"I want my gown to be feminine, delicate, airy and full of movement", Isabella told me during her consultation for her custom bridal gown in early May. I grinned as I pulled out some fabric swatches and took down notes, all the while picturing my new client in a gown that embodies the very essence of who she is.
I was almost five months pregnant during that appointment and feeling great. Isabella's wedding was going to be one for the books, and as always, I was honored to be chosen to play such a major part in the bride's special day. But just a week after my appointment with Isabella, I experienced a sudden complication with my pregnancy and had to be hospitalized. A few days later, I went into labor and birthed a beautiful baby girl, but my pregnancy was not far along enough for her to make it, so we lost her. I've never experienced anything as heart-wrenching as holding your child in your arms and knowing it will be the last time you see her, knowing you'll be leaving the hospital without her.
As I now navigate the path to healing, I'm thankful that I can find solace and joy in creating bridal gowns. Not only is the creating theraputic, the sharing in a couple's happiness reminds me of good things still happening and provides a sense of hope. So naturally, I completed sketches of Isabella's gown within a couple of weeks of being back home, and I'm looking forward to seeing it all come together on her special day.
During my creation process, when I'm sourcing the elements to make a garment, I'm like a kid in a candy shop. I've unknowingly spent hours at fabric shops browsing, brainstorming, and often leaving with more supplies than I planned to get. For me, joy is found in the gradual process of garment making. I get just as excited when I'm halfway through a gown as I do when it's finished. When I enter my home studio and close the door behind me, I enter a realm of peace. Most times, the garments are sprawled across the entire room before me. As my Fiskar's scissors glide through the fabrics, their shapes come to life. Creating wedding dresses brings me the greatest joy because they materialize when two humans fall in love.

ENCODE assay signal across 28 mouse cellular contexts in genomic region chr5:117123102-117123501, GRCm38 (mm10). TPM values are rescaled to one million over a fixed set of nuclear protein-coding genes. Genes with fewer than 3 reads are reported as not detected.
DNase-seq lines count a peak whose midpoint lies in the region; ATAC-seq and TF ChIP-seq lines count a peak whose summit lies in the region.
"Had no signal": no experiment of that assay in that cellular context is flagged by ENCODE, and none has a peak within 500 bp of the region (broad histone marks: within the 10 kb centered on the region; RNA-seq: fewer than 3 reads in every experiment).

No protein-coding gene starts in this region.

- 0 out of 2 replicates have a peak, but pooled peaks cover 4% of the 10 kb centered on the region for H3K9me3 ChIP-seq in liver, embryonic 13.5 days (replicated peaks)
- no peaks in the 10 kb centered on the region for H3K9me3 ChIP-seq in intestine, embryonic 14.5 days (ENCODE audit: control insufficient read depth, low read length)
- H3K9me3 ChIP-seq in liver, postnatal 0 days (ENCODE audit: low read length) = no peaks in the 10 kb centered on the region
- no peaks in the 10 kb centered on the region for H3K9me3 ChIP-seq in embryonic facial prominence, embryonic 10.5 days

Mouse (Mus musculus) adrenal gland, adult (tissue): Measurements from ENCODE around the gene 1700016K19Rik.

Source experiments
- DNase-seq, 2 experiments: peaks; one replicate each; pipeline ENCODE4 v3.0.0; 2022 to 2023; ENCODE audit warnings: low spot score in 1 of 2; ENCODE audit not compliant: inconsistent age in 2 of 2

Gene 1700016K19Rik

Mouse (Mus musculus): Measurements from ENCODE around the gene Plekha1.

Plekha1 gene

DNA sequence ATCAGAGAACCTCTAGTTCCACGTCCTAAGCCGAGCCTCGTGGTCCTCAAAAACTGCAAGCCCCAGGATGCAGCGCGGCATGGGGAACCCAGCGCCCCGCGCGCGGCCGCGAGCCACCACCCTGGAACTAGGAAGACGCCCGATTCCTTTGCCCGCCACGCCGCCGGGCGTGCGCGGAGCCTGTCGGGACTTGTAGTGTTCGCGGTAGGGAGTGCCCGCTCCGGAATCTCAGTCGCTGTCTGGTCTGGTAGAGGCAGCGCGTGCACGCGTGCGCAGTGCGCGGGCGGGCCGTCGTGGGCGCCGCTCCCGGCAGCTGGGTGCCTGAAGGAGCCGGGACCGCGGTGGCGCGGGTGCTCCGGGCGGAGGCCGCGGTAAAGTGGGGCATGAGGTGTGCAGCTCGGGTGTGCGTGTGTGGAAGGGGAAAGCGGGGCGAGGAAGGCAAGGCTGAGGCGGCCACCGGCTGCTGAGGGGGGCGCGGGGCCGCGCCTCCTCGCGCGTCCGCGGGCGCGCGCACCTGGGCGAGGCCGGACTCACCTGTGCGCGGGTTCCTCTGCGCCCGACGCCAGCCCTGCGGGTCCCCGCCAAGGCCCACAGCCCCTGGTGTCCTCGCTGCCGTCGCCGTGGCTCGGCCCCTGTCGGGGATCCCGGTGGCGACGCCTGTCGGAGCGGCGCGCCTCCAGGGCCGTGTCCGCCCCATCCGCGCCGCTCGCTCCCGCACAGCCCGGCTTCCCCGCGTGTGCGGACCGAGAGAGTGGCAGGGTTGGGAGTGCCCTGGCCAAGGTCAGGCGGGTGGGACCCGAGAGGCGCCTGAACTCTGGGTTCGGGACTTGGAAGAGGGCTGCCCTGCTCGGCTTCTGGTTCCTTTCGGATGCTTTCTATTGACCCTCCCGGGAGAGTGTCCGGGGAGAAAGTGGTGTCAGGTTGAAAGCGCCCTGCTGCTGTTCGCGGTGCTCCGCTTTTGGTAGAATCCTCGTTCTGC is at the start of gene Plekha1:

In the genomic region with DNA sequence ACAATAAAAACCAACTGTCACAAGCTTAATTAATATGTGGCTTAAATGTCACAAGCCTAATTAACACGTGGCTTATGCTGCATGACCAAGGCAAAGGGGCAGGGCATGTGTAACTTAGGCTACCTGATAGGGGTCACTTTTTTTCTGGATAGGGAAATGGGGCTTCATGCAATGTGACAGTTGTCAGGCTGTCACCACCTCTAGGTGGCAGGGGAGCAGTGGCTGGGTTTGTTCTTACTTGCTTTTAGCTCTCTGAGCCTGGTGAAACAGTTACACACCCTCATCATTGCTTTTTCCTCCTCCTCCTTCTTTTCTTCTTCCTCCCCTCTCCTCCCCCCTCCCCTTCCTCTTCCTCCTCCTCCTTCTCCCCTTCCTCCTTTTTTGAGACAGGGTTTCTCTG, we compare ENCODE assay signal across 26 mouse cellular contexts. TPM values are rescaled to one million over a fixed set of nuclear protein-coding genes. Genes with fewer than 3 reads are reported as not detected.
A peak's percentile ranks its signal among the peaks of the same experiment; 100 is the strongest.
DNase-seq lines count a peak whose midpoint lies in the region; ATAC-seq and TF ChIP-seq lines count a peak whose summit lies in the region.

I always knew I'd be in a creative field, but it wasn't clear that my path would lead to fashion. During my childhood in Ghana, I learned how to sew in the fourth grade. I would work on creating beautiful clothes for my dolls at home. My interest in sewing and designing remained a hobby for most of my childhood into young adulthood. After immigrating to the United States during middle school, my path was mostly as a 'conventional one'. Everyone said, 'Go to college, get a degree, get a job etc.'. I completed the all of those steps, but something was missing. My passion for design kept calling.
Not many people get the chance to pursue their hobby as career, and I'm grateful for my opportunity. This spring marks one year of transitioning from leaving my flight attendant career to being a full-time fashion designer. It was a completely unexpected change that came as a result of COVID'S tumultous impact on the airline industry.As frightening as it was to leave that career, it felt like fate to begin to pursue my current path. Though I've taken up various forms of fashion design throughout the years, I'm so glad to have now found myself in the bridal world. Being able to cater to each bride's individual's needs makes me happy and honored every time one of them chooses me to be a part of their special day.